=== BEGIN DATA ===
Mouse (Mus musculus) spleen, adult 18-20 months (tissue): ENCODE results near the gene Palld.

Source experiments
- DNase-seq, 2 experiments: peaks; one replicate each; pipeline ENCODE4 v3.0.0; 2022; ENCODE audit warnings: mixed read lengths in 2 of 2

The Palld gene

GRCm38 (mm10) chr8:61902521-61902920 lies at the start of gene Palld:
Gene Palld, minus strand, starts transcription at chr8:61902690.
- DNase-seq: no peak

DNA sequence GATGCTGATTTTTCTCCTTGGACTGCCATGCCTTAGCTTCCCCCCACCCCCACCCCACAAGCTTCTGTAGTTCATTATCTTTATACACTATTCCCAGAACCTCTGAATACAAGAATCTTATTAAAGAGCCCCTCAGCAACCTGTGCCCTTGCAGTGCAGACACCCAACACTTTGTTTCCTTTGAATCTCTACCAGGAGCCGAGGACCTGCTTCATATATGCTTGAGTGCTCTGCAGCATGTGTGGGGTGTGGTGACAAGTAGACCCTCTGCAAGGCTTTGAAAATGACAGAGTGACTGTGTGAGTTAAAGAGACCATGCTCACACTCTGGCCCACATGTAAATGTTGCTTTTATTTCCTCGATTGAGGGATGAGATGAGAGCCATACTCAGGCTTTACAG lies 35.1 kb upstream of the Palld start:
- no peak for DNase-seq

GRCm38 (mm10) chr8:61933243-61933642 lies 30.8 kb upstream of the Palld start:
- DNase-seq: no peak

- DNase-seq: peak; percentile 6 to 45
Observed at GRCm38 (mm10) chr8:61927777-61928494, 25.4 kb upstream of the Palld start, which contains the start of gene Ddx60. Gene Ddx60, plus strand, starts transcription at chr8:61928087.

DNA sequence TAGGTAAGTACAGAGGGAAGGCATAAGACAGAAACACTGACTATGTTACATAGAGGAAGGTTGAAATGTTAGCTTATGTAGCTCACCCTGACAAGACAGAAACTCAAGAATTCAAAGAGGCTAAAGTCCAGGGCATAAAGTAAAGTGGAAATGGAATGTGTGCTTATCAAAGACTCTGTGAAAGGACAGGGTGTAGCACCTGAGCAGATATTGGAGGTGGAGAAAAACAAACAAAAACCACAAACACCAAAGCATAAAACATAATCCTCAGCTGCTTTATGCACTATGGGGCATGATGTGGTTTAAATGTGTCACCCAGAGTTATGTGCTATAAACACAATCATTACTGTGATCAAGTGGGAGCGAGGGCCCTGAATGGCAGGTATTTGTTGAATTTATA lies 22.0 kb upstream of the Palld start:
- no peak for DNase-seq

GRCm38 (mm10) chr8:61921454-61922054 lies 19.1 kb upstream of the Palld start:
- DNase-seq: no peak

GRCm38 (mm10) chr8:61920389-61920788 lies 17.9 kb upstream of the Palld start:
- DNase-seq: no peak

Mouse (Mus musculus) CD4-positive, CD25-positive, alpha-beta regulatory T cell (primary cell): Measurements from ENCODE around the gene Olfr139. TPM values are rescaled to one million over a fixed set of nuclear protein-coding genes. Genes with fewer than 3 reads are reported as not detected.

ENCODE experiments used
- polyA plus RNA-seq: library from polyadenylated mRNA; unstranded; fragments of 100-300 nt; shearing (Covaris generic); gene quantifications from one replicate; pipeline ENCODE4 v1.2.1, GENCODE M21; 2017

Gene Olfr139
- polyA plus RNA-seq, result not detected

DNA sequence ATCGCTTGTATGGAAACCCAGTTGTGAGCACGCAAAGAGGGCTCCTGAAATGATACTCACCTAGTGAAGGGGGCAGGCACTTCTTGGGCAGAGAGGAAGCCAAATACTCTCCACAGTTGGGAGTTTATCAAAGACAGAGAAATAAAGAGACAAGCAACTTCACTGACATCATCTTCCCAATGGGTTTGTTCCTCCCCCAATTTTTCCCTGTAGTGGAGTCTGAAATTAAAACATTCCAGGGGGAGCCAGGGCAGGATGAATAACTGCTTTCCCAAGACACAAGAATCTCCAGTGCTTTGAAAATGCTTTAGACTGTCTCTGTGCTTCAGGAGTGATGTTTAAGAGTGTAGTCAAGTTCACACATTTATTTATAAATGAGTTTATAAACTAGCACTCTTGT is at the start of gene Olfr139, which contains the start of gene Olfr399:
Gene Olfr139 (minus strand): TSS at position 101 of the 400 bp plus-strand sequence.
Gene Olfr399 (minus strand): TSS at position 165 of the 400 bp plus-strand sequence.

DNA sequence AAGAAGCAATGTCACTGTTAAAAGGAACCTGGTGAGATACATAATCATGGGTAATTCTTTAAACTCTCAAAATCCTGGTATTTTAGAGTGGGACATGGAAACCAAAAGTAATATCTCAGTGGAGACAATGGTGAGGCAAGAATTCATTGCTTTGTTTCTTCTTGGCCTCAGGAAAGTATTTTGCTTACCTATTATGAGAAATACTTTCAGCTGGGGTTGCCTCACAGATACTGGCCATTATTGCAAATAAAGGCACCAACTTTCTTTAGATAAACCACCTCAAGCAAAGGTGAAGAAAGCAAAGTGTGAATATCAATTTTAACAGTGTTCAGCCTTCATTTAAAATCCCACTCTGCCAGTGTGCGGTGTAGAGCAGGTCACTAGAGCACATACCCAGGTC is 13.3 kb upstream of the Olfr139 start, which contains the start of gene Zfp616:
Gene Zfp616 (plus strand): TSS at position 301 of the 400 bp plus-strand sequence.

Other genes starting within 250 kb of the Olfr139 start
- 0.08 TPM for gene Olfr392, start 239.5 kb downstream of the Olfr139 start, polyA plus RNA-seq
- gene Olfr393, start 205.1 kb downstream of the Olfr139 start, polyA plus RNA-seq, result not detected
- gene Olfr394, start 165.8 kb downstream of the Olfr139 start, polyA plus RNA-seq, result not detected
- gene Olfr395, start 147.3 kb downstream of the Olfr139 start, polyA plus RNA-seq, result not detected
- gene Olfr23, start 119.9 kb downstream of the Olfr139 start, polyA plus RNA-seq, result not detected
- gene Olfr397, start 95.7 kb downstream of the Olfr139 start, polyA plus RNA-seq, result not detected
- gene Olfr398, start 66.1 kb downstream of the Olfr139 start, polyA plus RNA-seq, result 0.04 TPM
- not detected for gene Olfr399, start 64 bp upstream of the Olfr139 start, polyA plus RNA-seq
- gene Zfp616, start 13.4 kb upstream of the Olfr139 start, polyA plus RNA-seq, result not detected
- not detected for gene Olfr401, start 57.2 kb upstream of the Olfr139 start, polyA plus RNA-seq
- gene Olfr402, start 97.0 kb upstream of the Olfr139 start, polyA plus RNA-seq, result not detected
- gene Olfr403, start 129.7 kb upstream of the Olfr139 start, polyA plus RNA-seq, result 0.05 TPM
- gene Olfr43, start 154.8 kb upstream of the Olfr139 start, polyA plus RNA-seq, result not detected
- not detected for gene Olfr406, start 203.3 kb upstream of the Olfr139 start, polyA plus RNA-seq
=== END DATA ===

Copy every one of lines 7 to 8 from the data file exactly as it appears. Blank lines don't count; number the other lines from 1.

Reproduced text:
- DNase-seq: no peak

DNA sequence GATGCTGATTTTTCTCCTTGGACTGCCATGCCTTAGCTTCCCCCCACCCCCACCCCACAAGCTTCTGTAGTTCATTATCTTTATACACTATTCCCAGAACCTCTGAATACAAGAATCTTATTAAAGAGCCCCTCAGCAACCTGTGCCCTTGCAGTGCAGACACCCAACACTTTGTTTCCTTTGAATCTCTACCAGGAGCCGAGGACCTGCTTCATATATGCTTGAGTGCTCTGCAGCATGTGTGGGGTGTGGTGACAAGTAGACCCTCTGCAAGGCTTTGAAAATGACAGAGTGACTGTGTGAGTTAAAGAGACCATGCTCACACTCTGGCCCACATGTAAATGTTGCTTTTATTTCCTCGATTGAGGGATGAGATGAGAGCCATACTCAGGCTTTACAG lies 35.1 kb upstream of the Palld start: